Key exchange with unilateral authentication (short: unilateral key exchange)
is an important primitive in practical security protocols; a prime example is
the widely deployed TLS protocol, which is usually run in this mode.
Unilateral key-exchange protocols are employed in a client-server setting
where only the server has a certified public key. The client is then
authenticated by sending credentials via a connection that is secured with the
key obtained from the protocol. Somewhat surprisingly and despite its
importance in practical scenarios, this type of key exchange has received
relatively little attention in the cryptographic literature compared to the
type with mutual authentication.
In this work, we follow the constructive cryptography paradigm of Maurer and
Renner (ICS 2011) to obtain a (composable) security definition for
key-exchange protocols with unilateral authentication: We describe a
\"unilateral key\" resource and require from a key-exchange protocol that it
constructs this resource in a scenario where only the server is authenticated.
One main advantage of this approach is that it comes with strong composition
guarantees: Any higher-level protocol proven secure with respect to the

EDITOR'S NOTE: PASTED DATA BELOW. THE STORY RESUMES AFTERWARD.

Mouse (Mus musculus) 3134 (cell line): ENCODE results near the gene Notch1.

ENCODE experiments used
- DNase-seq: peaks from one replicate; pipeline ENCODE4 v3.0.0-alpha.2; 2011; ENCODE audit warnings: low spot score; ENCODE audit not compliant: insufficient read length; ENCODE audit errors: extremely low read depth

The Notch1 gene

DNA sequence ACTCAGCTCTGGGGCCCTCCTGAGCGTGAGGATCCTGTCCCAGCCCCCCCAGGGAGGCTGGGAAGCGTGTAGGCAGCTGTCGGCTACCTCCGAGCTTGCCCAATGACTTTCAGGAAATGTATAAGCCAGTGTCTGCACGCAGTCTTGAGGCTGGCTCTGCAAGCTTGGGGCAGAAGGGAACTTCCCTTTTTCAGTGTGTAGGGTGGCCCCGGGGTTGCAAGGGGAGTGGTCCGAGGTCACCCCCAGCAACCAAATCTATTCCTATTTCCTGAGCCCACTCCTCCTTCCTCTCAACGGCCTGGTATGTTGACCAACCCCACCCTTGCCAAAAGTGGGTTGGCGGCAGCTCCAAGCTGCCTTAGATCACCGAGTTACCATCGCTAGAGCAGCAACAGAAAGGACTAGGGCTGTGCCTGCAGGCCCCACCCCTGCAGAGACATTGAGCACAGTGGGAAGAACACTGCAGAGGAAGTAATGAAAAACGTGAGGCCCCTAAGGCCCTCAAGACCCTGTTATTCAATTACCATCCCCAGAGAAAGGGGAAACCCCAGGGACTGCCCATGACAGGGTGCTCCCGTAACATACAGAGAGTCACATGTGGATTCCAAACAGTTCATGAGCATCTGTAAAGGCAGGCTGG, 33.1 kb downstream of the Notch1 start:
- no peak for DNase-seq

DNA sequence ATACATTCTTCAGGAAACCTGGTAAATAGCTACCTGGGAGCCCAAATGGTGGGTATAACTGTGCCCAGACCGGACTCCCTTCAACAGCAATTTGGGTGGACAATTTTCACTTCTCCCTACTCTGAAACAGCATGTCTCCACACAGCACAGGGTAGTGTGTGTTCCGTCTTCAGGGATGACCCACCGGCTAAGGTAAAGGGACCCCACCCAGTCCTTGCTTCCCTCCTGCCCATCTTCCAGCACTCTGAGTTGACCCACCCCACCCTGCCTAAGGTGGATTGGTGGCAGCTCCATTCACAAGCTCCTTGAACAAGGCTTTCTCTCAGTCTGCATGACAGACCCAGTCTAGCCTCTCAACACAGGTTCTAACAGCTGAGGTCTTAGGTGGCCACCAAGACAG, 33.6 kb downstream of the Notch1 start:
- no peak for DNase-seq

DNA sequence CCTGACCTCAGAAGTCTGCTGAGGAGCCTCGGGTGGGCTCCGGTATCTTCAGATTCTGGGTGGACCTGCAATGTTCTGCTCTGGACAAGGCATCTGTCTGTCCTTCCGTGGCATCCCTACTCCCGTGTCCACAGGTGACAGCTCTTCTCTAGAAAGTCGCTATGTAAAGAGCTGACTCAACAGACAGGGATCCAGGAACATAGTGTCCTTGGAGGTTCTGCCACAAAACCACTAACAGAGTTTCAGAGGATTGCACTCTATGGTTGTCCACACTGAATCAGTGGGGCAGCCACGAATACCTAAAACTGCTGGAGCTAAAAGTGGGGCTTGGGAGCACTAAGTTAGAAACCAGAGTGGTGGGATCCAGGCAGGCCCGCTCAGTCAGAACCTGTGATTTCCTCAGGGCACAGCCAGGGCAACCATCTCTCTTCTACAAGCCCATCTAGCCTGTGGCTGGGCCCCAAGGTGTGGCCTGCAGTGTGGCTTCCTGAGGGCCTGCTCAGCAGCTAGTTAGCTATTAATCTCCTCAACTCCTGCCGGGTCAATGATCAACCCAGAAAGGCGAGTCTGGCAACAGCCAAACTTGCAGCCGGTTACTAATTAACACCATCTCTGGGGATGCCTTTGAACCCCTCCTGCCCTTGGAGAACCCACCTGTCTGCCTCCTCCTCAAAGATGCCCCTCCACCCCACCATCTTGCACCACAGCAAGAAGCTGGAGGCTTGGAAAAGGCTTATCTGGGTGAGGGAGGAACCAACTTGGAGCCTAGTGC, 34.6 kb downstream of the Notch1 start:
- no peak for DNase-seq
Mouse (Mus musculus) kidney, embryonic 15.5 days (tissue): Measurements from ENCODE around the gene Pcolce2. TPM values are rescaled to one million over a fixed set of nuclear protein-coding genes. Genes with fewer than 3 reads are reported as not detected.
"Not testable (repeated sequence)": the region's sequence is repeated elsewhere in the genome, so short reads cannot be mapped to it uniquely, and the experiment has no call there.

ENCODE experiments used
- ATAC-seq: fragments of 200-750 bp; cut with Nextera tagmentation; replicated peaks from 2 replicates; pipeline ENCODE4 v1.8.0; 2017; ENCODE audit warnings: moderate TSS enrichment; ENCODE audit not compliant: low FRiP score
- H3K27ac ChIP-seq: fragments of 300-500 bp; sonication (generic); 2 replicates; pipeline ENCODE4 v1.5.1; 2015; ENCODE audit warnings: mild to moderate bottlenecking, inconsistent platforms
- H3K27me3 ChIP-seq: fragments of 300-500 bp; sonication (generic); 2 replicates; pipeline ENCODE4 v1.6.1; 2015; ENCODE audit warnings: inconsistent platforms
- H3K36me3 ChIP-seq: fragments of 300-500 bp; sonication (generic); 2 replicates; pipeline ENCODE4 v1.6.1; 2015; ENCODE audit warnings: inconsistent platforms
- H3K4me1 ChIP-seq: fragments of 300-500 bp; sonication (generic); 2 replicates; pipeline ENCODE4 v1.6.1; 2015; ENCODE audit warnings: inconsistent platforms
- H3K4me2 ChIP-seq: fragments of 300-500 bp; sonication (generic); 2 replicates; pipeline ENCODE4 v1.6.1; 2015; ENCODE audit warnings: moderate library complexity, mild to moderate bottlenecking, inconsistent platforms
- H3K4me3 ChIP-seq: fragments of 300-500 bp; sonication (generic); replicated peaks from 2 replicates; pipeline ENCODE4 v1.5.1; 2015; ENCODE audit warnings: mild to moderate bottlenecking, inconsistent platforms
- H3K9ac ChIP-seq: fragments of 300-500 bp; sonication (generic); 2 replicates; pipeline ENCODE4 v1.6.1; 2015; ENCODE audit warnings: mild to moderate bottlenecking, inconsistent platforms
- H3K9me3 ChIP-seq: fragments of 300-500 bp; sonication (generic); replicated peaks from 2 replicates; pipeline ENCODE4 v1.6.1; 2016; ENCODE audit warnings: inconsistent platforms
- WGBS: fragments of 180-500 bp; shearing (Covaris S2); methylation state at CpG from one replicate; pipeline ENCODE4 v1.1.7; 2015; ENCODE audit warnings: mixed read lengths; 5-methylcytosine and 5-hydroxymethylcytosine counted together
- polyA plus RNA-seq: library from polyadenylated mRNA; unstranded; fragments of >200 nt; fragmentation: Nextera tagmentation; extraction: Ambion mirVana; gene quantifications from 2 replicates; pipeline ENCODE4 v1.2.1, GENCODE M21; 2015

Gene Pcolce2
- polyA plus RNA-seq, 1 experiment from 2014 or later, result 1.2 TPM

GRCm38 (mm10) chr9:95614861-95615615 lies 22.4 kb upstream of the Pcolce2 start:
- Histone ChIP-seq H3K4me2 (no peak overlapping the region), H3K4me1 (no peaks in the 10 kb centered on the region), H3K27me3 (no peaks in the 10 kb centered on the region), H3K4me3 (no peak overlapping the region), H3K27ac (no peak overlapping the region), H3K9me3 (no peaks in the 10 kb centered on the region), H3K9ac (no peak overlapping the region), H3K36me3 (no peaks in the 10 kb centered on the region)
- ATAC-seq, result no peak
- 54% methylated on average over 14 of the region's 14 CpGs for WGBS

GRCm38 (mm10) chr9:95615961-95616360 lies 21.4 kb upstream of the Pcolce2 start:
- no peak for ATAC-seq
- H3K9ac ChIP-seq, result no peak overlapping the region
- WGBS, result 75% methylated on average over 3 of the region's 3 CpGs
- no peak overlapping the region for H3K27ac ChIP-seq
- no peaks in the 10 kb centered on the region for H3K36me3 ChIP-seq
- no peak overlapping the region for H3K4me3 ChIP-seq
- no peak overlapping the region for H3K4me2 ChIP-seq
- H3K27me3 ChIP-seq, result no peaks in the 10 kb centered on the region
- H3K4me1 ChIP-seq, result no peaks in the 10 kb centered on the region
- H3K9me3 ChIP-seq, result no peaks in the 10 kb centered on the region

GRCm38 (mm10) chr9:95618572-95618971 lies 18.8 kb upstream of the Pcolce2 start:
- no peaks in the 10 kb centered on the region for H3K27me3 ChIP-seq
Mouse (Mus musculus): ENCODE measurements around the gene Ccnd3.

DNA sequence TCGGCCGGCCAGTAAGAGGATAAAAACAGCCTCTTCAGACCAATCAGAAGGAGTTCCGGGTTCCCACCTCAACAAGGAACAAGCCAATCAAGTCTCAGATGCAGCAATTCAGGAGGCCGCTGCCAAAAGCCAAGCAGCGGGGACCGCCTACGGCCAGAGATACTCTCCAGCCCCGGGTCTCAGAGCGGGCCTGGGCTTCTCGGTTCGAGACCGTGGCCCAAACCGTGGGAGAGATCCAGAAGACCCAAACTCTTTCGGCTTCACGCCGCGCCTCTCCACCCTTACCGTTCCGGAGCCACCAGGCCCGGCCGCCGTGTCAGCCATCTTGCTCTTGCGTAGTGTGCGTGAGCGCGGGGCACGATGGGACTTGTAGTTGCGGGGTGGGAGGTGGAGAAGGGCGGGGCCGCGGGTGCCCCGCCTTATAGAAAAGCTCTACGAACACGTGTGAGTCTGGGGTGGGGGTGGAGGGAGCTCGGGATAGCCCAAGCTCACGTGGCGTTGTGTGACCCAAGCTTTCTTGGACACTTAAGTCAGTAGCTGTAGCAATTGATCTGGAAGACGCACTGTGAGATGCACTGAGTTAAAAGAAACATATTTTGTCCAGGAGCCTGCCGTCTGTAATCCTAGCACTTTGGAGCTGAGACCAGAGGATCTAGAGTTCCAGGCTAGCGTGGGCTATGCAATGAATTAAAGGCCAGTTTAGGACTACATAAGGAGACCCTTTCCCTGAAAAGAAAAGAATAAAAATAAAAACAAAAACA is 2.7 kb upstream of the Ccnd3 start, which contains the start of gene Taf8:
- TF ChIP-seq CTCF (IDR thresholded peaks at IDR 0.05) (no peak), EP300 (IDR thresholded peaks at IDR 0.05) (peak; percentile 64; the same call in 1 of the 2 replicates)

unilateral key resource remains secure if the key is obtained using a secure
unilateral key-exchange protocol.
We then describe a simple protocol based on any CPA-secure KEM and prove that
it constructs a unilateral key (previous protocols in this setting relied on a
CCA-secure KEM). The protocol design and our security analysis are fully
modular and allow to replace a sub-protocol $\\pi$ by a different sub-protocol
$\\pi\'$ by only proving security of the sub-protocol $\\pi\'$; the composition
theorem immediately guarantees that the security of the modified full protocol
is maintained. In particular, one can replace the KEM by a sub-protocol based
on Diffie-Hellman, obtaining a protocol that is similar to the A-DHKE protocol
proposed by Shoup. Moreover, our analysis is simpler because the actual
key-exchange part of the protocol can be analyzed in a simple three-party
setting; we show that the extension to the multi-party setting follows
Compared to the TLS handshake protocol, the \"de facto\" standard for unilateral
key exchange on the Internet, our protocol is more efficient (only two
messages) and is based on weaker assumptions.